This year’s technical program at the ASHRAE Annual Meeting in beautiful St. Louis consists of sessions designed to inform industry professionals of advances in technology and practices. Mitch Swann, of […]
MDCSystems® has recently entered the commercial drone industry with its drone for various inspection and engineering evaluation services. The future for the commercial drone industry looks very bright. In 2015 the […]
MDCSystems® is currently offering Facility, Façade and Area Inspection and evaluation services in conjunction with Flexright Solutions using industrial drones and will soon add a DJI Phantom 3 Advanced drone […]
MDCSystems® has performed building exterior envelope investigations for over forty years on all types of residential, commercial and industrial buildings. Some of these investigations have included unique aspects of work concerning:
Exterior Insulation and Finish Systems (EIFS)
Traditional hard coat cement stucco repairs/replacements
Stone veneer failures/replacements
Shingle roof failures/replacements
Water penetration due to improperly flashed windows
Water penetration due to missing/defective sealant applications
Air and Vapor barrier failures/omissions
Defective design applications for both new and traditional materials
Donald R. Keer, P.E., Esq.clean-water
MDCSystems® Consulting Engineer
In March the United Nations celebrated World Water Day 2013 by choosing Water Cooperation (supplying clean, accessible water to vulnerable communities) as its theme. With continuous pressure being put on populations to use water wisely, attorneys in the construction industry are seeing issues arise that were not present two decades ago. Water treatment is a unique industry with its own problems.
by E. Mitchell Swann, PE, MDC® Consulting Engineer
So originally the intent was for me to write something about green buildings and sustainability. However, in the context and aftermath of Hurricane Sandy, the many faceted world of sustainability got laser beamed into a narrower frame – survivability and resiliency. To be able to “sustain” one must be able to survive; and to survive with resilience is a valuable trait. In the world of engineering, construction and projects, survivability is a term more often than not applied to military or defense systems; resilience (and\or redundancy) to data centers and other critical systems. But as has been illustrated by Ms. Sandy, survivability and resiliency should not be considerations for just the hardened operations set.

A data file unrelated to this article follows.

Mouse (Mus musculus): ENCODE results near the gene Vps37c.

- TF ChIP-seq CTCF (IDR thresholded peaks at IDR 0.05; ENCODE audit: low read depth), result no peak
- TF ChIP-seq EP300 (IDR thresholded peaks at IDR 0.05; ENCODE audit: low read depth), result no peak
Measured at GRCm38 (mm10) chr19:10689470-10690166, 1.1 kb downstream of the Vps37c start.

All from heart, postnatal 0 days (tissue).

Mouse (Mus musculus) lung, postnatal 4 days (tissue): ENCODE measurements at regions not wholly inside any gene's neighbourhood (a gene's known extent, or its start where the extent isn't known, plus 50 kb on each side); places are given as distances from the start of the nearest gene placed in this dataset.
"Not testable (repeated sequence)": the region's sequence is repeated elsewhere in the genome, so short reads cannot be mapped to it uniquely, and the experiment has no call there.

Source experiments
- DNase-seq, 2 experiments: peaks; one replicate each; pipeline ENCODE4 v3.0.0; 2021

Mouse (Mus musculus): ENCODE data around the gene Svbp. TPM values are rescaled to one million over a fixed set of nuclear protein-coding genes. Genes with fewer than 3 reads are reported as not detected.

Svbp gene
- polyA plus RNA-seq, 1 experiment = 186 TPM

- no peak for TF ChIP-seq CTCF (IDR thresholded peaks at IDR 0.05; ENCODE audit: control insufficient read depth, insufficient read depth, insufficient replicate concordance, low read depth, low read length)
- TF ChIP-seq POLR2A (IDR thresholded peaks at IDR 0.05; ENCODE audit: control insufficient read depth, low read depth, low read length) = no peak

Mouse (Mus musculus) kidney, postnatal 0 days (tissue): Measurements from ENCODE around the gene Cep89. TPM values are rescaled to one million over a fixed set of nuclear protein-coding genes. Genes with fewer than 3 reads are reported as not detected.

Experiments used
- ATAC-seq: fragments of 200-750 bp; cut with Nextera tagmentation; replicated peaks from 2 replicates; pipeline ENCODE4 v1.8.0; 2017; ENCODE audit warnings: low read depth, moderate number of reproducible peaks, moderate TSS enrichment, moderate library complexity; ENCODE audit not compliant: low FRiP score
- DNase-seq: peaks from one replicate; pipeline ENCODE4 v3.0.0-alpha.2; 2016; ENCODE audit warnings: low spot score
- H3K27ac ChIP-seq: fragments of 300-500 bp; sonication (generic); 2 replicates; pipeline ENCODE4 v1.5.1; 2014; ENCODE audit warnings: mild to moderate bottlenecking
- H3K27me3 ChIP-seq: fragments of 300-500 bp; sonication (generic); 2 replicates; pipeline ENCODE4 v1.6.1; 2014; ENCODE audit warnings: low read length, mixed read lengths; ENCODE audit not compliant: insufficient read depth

by Robert C. McCue, PE
MDCSystems® Consulting EngineerhurricaneSandy
Fully two weeks after Hurricane Sandy, the recovery efforts are still frustrated by the lack of fuel and communication. There must be a better way to truly prepare for these events and to avoid the familiar storm after effects.
In my personal experience, gasoline lines (fuel shortages) and communications problems have been predictable after effects of major storms for fifty years. My first storm recovery effort was Hurricane Agnes in 1972. At the time I was a student at Penn State University (recently released from four years of active duty) and a Captain in the Pennsylvania National Guard based out of Lewistown, PA. During the storm we performed rescue and evacuation work in and around Lewistown and then food distribution and fuel delivery to local municipalities on the I – 80 corridor from Altoona to Scranton. Many roads were destroyed in Central Pennsylvania and many bridges were missing resulting in isolation for many communities.
MDCSystems® has recently become aware of a number of large projects exhibiting major problems despite the ‘spectacular’ abilities of Building Information Modeling (BIM) and other project technologies. Some of these projects have been highlighted in recent industry publications and legal filings. These issues often fall into several common areas which are summarized below.
• Implementation of the Building Information Modeling (BIM) technology
• Development of the base BIM model
• Failure to maintain the BIM model as work progresses
• The “irrational exuberance” of ‘computer-world’ accuracy (aka “false precision”)
• Insufficient data development (thin content or ‘dumb light’ models)
• Real to virtual drift – failure to as-built the model (reduces the effectiveness of the BIM model for life cycle asset management)